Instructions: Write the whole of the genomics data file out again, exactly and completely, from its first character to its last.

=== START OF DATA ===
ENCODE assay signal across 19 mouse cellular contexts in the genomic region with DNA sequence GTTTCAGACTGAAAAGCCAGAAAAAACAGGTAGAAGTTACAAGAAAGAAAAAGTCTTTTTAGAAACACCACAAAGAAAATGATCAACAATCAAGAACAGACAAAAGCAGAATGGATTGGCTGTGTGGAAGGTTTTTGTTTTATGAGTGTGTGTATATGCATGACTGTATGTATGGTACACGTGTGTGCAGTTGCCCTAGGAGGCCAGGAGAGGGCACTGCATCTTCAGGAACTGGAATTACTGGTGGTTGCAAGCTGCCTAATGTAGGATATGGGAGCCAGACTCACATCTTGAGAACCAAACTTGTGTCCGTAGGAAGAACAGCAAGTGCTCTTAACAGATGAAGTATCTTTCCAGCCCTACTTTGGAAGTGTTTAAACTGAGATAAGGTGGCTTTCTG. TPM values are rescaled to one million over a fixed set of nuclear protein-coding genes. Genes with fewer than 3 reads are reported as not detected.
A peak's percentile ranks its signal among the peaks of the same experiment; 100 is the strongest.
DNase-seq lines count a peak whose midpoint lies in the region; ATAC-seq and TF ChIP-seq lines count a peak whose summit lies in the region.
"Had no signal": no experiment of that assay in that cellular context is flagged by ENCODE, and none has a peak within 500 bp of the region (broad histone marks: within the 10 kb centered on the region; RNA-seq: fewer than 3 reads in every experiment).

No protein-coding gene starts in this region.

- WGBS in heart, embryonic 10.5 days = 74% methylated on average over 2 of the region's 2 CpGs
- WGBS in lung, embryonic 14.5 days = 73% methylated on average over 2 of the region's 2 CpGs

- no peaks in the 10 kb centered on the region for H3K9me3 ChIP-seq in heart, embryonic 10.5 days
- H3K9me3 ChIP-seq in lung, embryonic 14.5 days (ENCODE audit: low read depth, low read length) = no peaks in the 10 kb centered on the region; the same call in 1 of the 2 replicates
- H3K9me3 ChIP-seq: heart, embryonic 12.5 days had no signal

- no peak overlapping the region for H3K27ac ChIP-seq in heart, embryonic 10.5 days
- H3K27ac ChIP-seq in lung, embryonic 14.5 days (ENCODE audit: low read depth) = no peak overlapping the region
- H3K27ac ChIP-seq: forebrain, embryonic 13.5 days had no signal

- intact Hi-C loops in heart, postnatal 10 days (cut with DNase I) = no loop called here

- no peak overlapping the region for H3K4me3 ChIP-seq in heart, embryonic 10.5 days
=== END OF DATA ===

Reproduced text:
ENCODE assay signal across 19 mouse cellular contexts in the genomic region with DNA sequence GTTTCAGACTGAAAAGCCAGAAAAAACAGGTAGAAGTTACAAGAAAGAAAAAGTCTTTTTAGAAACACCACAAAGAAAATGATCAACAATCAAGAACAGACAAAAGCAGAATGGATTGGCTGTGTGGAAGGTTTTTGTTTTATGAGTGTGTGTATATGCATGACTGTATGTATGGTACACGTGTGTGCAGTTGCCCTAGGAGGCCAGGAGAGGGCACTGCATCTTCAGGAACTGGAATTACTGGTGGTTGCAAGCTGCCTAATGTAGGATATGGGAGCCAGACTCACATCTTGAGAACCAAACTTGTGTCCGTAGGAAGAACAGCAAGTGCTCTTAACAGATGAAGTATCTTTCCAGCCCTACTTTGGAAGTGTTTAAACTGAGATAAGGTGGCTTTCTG. TPM values are rescaled to one million over a fixed set of nuclear protein-coding genes. Genes with fewer than 3 reads are reported as not detected.
A peak's percentile ranks its signal among the peaks of the same experiment; 100 is the strongest.
DNase-seq lines count a peak whose midpoint lies in the region; ATAC-seq and TF ChIP-seq lines count a peak whose summit lies in the region.
"Had no signal": no experiment of that assay in that cellular context is flagged by ENCODE, and none has a peak within 500 bp of the region (broad histone marks: within the 10 kb centered on the region; RNA-seq: fewer than 3 reads in every experiment).

No protein-coding gene starts in this region.

- WGBS in heart, embryonic 10.5 days = 74% methylated on average over 2 of the region's 2 CpGs
- WGBS in lung, embryonic 14.5 days = 73% methylated on average over 2 of the region's 2 CpGs

- no peaks in the 10 kb centered on the region for H3K9me3 ChIP-seq in heart, embryonic 10.5 days
- H3K9me3 ChIP-seq in lung, embryonic 14.5 days (ENCODE audit: low read depth, low read length) = no peaks in the 10 kb centered on the region; the same call in 1 of the 2 replicates
- H3K9me3 ChIP-seq: heart, embryonic 12.5 days had no signal

- no peak overlapping the region for H3K27ac ChIP-seq in heart, embryonic 10.5 days
- H3K27ac ChIP-seq in lung, embryonic 14.5 days (ENCODE audit: low read depth) = no peak overlapping the region
- H3K27ac ChIP-seq: forebrain, embryonic 13.5 days had no signal

- intact Hi-C loops in heart, postnatal 10 days (cut with DNase I) = no loop called here

- no peak overlapping the region for H3K4me3 ChIP-seq in heart, embryonic 10.5 days